Defining Child Exposure to Domestic Violence as Neglect: Minnesota's Difficult Experience

By Edleson, Jeffrey L.; Gassman-Pines, Jenny et al. | Social Work, April 2006 | Go to article overview

Defining Child Exposure to Domestic Violence as Neglect: Minnesota's Difficult Experience


Edleson, Jeffrey L., Gassman-Pines, Jenny, Hill, Marissa B., Social Work


In 1999, the Minnesota state legislature amended the definition of child neglect to include a child s exposure to family violence. What was seen initially as a simple change brought about great turmoil in Minnesota's child protective services. This article reconstructs how this legislative change occurred, what resulted from the changed neglect definition, and what lessons may be drawn from Minnesota's difficult experience.

The Minnesota legislature's actions must be placed in the context of a larger national examination of children's exposure to adult domestic violence that was underway in 1999 and continues today (see Weithorn, 2001). The National Council of Juvenile and Family Court Judges (NCJFCJ), along with the federal government and private foundations, had undertaken a national effort to improve the response of the courts, domestic violence programs, and child welfare agencies to families in which both adult domestic violence and child maltreatment or exposure to violence were occurring (NCJFCJ, 1998, 1999). In a related effort, the National Association of Public Child Welfare Administrators (2003) published national guidelines for responding to children exposed to domestic violence. Furthermore, the National Conference of State Legislatures had widely distributed a number of magazine articles, briefs, and a book that addressed this issue to state legislators (see Walton, 2003a, 2003b). These national organizations undertook this work in part as a result of a growing body of research revealing that almost half of the families in which child maltreatment occurs also show evidence of domestic violence (Appel & Holden, 1998; Edleson, 1999b; McGuigan & Pratt, 2001; O'Leary, Slep, & O'Leary, 2000) and that children exposed to adult domestic violence may experience subsequent negative developmental outcomes (Edleson, 1999a; Fantuzzo & Mohr, 1999; Margolin, 1998; Onyskiw, 2003; Rossman, 2001). The concern raised by all of these efforts generated great interest among policymakers and program planners across the country and resulted in a number of federally and privately funded demonstration projects (see http:// www.thegreenbook.info).

It was in this social and political environment that individual legislators took leadership in the Minnesota legislature, successfully seeking to amend the definition of child neglect to add children who were exposed to violence.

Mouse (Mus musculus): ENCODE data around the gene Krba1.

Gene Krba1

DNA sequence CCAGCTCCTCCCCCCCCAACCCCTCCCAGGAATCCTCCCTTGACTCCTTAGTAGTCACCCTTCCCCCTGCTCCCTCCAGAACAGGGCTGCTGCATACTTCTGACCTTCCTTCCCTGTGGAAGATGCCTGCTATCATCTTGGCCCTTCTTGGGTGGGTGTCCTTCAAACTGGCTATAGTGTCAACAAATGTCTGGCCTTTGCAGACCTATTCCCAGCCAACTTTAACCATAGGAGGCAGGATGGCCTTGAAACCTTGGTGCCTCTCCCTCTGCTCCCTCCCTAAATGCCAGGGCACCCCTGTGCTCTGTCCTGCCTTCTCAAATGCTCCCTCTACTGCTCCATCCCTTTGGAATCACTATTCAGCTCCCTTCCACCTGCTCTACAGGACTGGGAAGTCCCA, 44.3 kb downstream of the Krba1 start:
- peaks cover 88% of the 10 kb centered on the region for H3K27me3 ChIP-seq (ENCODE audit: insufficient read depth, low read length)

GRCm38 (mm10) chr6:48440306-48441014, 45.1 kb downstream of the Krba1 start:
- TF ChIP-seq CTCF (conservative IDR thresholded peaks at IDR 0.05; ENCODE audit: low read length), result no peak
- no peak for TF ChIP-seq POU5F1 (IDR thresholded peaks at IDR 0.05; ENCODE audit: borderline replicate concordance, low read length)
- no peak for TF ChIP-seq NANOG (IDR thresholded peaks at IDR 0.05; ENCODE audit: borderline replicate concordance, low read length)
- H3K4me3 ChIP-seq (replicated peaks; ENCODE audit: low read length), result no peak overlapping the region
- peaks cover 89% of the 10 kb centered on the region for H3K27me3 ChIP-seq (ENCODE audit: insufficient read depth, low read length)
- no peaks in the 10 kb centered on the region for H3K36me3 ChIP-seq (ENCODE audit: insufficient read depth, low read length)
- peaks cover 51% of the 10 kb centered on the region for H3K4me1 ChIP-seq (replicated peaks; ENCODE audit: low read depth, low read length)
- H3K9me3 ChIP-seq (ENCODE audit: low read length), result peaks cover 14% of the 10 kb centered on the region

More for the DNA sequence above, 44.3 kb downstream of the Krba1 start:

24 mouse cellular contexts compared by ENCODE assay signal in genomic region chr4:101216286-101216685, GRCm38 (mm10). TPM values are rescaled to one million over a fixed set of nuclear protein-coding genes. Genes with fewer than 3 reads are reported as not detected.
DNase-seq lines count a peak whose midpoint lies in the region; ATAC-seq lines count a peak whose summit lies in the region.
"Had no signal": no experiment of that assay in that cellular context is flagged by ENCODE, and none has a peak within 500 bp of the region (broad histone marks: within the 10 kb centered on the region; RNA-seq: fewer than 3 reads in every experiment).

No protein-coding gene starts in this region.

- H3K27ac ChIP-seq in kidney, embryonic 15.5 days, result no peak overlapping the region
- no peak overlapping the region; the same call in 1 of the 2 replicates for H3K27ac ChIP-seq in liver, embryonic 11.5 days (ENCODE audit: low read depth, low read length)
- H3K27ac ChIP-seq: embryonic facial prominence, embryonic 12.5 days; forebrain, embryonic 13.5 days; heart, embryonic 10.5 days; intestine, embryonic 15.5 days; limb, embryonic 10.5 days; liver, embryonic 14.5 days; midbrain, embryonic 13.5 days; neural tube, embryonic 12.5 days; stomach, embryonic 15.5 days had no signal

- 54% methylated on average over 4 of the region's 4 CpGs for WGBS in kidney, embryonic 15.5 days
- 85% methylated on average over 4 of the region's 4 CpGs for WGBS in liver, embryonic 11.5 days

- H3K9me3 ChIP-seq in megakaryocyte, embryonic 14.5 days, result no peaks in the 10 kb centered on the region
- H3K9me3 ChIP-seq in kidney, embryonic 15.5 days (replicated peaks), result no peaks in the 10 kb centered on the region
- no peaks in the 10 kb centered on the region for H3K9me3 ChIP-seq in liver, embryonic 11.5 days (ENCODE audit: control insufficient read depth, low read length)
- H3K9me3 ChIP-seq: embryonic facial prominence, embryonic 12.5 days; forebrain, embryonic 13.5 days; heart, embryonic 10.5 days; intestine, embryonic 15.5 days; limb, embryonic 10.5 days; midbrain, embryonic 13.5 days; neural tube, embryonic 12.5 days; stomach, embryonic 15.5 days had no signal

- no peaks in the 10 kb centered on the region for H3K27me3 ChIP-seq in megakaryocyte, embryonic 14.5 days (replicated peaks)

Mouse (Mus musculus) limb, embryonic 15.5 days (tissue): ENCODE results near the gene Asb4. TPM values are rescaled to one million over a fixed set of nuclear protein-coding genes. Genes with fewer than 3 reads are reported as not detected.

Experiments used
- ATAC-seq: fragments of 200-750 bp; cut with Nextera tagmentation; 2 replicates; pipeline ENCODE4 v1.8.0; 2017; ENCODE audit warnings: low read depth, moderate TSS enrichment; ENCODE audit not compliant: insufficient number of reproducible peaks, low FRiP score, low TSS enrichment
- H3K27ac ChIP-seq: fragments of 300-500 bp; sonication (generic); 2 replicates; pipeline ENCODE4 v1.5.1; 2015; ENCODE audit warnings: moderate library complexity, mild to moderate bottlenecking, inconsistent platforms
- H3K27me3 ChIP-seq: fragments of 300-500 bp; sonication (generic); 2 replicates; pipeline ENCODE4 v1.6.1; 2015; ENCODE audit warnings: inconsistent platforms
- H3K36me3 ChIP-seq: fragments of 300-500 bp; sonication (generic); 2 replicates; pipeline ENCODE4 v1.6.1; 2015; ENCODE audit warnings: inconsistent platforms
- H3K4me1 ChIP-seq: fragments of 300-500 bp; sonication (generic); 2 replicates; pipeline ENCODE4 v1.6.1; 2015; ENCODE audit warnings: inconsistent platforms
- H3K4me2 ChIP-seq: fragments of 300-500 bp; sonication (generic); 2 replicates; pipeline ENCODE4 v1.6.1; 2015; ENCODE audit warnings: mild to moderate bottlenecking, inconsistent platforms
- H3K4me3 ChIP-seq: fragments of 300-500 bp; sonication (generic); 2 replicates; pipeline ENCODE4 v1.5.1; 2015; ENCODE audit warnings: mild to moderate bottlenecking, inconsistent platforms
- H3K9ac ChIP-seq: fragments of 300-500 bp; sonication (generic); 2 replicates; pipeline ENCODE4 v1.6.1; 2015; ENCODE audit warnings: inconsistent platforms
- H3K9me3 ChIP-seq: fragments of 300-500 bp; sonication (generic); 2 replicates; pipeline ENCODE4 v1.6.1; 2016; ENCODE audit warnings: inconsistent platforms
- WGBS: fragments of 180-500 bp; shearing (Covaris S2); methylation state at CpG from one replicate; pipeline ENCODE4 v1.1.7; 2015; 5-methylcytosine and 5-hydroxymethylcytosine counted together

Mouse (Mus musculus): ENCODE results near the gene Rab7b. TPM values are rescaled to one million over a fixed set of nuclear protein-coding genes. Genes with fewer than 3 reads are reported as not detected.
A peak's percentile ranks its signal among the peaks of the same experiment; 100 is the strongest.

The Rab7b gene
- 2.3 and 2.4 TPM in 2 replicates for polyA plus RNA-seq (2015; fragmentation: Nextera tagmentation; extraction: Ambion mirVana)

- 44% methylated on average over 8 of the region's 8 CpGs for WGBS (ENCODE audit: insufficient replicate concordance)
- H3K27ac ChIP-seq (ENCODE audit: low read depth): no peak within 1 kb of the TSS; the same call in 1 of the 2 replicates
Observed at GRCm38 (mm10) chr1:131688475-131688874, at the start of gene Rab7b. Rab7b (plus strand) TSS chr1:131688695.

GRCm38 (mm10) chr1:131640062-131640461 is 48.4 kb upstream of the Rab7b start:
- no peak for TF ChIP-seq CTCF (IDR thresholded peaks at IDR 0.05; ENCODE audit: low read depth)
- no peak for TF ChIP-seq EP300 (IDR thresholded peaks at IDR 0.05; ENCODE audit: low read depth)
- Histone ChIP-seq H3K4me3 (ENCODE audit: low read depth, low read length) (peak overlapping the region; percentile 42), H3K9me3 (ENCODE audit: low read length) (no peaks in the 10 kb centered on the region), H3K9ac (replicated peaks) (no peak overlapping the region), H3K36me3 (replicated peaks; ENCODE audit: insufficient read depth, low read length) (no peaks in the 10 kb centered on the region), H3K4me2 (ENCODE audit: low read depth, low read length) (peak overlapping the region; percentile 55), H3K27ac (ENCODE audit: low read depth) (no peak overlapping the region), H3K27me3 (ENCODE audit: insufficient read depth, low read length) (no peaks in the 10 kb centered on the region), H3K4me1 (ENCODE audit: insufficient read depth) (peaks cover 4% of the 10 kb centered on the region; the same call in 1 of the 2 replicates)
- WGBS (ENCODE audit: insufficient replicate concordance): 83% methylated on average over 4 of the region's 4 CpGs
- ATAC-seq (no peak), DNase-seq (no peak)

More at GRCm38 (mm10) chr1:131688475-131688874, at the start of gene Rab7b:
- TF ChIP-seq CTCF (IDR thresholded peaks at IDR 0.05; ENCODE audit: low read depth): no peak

MINNESOTA'S EXPERIENCE

Several committees of the 1999 Minnesota legislature chose the state's child welfare system as a focus of change during that session. As a part of this focus and backed by bipartisan support, legislators identified the goal of improving child protective services statewide. State Senator Jane Ranum (D-Minneapolis), a strong advocate for children and then chair of the state senate Judiciary Committee, made improvements to this system her top priority that year. As a part of updating child protective services, Ranum, along with state Senator Sheila Kiscaden (R-Rochester) and other legislators visited several cities to learn more about programs available across the country. For example, some legislators visited St. Louis to examine Missouri's differential response system, and in Detroit, legislators studied Michigan's "Families First" family preservation program as well as the use of "open courts," which allow public access to proceedings in juvenile courts. At the time, Minnesota primarily provided one avenue through child protective services, and the courts ruled on child neglect and abuse cases in closed and confidential hearings. The legislature enacted state guidelines in 1999 that authorized county child protection agencies to develop differential or, as the legislation called it, an "alternative response" to child maltreatment reports. The legislation permitted voluntary assessments and services to support families where the risk to children was assessed to be lower than those receiving traditional child welfare services. …

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